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"All 600 Appliances come standard with 10 x 1Gbps Ethernet ports. For added flexibility and convenience, the wireless version of the 600 Appliance includes a WiFi access point (802.11b/g/n) that supports WEP, WPA and WPA2 authentication as well as secured guest access capabilities. The optional integrated ADSL modem eliminates the need for a separate external ADSL modem. Additionally, the included USB and PCI Express card slots allow an administrator to plug in a compatible third party 3G modem, providing an additional WAN connectivity for a redundant Internet link for maximum reliability."
Looks like they're about $400 on a random site I googled. Really tempting... I've been thinking about doing the same thing (plus REAL web filtering built-in, for my daughter).
(that wasn't a cloud that just whooshed by....)
I mean damn PETA come on, this is why people start thinking you're just a bunch of nutjobs....
OK, well said. In the video he's bashing the new "fad term," but Oracle's not above embracing it. Fair enough.
Anybody remember this?
Guess he's changed his tune...
I keep avoiding reading Isaacson's book because of all the negative criticism I've read about it... I'm familiar with Jobs' Macintosh (from Andy Hertzfeld's book) Pixar (from another book, "The Pixar Touch") and NeXT days from the various sources online and various videos and homages online to NeXT, so I think I'll skip Isaacson's book. Just out of curiousity and because I was too young to ever have owned a NeXT, I was able to get an OPENSTEP 4.2 VM running in VirtualBox the other day... what an amazing OS for its day
If I wanted to read more specifically about the Macintosh era of Apple I suppose I'd just pick up "The Little Kingdom."
I like how you slipped that nice little '1984' reference in there (the two minutes hate)... classy
The Trinity project is a fork that maintains KDE3... Google "kde3 trinity" and click the first link
More intellect than he knows what to do with, and he chooses to leave MS and start a patent troll company... ugh.
"Myhrvold was born in Seattle, Washington. He attended Mirman School, and began college at age 14. He studied mathematics, geophysics, and space physics at UCLA (BSc, Masters). He was awarded a Hertz Foundation Fellowship for graduate study and he chose to study at Princeton University, where he earned a master's degree in mathematical economics and completed a PhD in theoretical and mathematical physics by age 23."
The DoD employs something called "HBSS" - Host Based Security System - which is in reality McAfee's "e Policy Orchestrator" (ePO) plus a bunch of modules that plug in to ePO. One of the ePO modules is a data loss prevention agent that was pushed out to the client endpoint that prevented anything other than USB HID devices from functioning
https://kc.mcafee.com/corporate/index?page=content&id=KB60861 looks like an accurate description of what was done with HBSS policies.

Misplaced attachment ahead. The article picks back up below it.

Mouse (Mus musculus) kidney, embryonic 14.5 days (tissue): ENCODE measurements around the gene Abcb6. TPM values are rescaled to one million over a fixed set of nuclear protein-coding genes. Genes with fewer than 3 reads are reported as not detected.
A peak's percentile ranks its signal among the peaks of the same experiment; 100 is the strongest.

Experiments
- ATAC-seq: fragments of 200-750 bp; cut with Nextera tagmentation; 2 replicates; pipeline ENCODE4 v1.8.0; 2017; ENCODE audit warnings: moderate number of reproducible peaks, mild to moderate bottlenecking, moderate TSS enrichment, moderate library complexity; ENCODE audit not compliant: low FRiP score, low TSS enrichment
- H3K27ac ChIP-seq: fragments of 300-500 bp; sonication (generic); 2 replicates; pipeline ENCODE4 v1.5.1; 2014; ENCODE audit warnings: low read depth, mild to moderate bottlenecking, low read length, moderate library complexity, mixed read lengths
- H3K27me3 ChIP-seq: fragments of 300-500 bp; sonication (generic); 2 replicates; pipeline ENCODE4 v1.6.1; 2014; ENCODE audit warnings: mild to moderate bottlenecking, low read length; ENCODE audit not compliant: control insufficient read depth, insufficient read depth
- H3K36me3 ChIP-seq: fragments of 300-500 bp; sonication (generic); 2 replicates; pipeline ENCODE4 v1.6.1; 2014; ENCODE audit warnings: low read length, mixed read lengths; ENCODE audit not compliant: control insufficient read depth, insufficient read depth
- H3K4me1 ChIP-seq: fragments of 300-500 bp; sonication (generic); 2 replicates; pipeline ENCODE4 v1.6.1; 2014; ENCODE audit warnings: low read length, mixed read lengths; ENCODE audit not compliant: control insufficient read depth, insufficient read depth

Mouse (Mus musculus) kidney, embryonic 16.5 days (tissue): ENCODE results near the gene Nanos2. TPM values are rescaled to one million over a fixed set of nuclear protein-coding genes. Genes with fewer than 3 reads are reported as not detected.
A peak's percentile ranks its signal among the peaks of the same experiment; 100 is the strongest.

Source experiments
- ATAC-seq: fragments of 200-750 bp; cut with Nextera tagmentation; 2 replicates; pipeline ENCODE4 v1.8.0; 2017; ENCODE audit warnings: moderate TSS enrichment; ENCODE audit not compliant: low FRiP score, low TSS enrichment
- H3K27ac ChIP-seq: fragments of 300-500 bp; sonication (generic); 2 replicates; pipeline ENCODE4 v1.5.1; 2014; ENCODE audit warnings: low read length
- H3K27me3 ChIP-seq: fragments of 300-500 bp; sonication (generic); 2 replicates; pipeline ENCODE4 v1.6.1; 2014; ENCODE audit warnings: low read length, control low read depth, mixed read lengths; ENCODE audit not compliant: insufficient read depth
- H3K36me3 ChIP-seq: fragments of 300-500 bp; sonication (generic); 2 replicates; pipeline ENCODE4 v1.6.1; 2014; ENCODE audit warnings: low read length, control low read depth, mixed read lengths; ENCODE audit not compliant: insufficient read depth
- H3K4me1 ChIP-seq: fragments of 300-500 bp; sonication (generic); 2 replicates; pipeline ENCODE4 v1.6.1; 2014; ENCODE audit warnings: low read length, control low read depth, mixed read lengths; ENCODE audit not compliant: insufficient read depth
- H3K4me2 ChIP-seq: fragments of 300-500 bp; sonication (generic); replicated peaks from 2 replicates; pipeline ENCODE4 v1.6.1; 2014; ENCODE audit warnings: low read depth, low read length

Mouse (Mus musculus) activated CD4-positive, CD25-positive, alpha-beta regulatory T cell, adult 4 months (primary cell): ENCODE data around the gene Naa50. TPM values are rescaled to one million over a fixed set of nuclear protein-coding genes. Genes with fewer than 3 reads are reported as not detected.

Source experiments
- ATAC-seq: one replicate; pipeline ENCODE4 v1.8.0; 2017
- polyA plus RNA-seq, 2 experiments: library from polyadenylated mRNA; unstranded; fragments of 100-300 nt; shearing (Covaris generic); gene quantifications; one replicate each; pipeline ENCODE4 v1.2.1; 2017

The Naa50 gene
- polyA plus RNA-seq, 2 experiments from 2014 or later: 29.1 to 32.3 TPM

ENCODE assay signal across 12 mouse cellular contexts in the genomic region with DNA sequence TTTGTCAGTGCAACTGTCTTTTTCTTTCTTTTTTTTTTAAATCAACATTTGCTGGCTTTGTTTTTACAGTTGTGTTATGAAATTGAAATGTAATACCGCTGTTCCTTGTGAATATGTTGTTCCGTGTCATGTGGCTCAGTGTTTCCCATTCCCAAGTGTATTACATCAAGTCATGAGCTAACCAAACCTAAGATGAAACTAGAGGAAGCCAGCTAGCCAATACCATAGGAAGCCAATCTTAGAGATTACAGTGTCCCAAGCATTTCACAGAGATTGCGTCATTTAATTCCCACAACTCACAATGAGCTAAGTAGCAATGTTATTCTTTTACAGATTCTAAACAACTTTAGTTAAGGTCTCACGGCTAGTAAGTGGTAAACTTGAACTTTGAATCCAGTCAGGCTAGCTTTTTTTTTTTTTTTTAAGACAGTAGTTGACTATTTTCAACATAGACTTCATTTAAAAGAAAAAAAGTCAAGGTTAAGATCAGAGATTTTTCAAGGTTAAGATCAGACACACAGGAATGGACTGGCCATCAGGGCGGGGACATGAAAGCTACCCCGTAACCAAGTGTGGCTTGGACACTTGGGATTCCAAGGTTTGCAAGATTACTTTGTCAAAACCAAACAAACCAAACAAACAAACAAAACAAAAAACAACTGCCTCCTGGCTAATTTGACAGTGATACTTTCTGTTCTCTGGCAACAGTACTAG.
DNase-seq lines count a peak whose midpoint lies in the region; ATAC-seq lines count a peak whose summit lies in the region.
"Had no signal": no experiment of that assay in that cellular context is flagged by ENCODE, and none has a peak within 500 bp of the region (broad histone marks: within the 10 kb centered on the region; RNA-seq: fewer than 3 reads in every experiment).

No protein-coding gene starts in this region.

Just for the sake of completeness, see http://slashdot.org/comments.pl?sid=2949213&cid=40510411 for a response to this entire thread...
I'm going to quietly bail out of this argument now... I'm already starting to feel like this XKCD: http://xkcd.com/386/
I was replying more to the grandparent post than your post, but both of your posts are misleading. USB keyboards and mice are perfectly acceptable in DoD...
The whole point of my post was simply to point out that there seems to be a lot of misinformation out there about what's acceptable and what's not.
Comments like the parent and the grandparent irk me... Information Assurance is not the personification of "Mordak, the preventer of information services." Sometimes IA policies really do make sense.
I have worked in the world of DoD information assurance (really, I have, see http://www.linkedin.com/in/ericgearhart), and I completely disagree with what you're saying. Your example is built on the premise that the guys on this ship will be connecting to DoD information systems... that's simply not what the original poster is asking.
Think about what you're saying... you wanted to set up a "private wifi" in order to allow instructors to to monitor simulations. Don't you think that's sensitive data? If someone brute forced or rainbow tabled that WiFi access point's WPA2 key (you're using WPA2 pre-shared keys, right?) and got onto that private wifi network, wouldn't the data they could siphon off be valuable?
Setting up a completely separate WiFI network *that does not have any DoD sensitive data flowing over it* and is only connected to via personal information systems (laptops, desktops, tablets, phones, whatever) is perfectly acceptable.
Even your original premise, that "wifi is the devil according to IA" is untrue - there are wireless STIGs (Security Technical Implemenation Guides - basically they define how information systems are to be implemented on DoD networks) that cover a variety of wireless situations... nevermind USB devices, there's even one that covers the use of wireless mice and keyboards!
I know you're joking, but winning a seat in Congress is like winning free tickets to an insider trading buffet. Also all the wonderful laws we have in the US thay prohibit insoder trading don't applt to those in Congress...
Google the book " Throw Them All Out" for more depressing details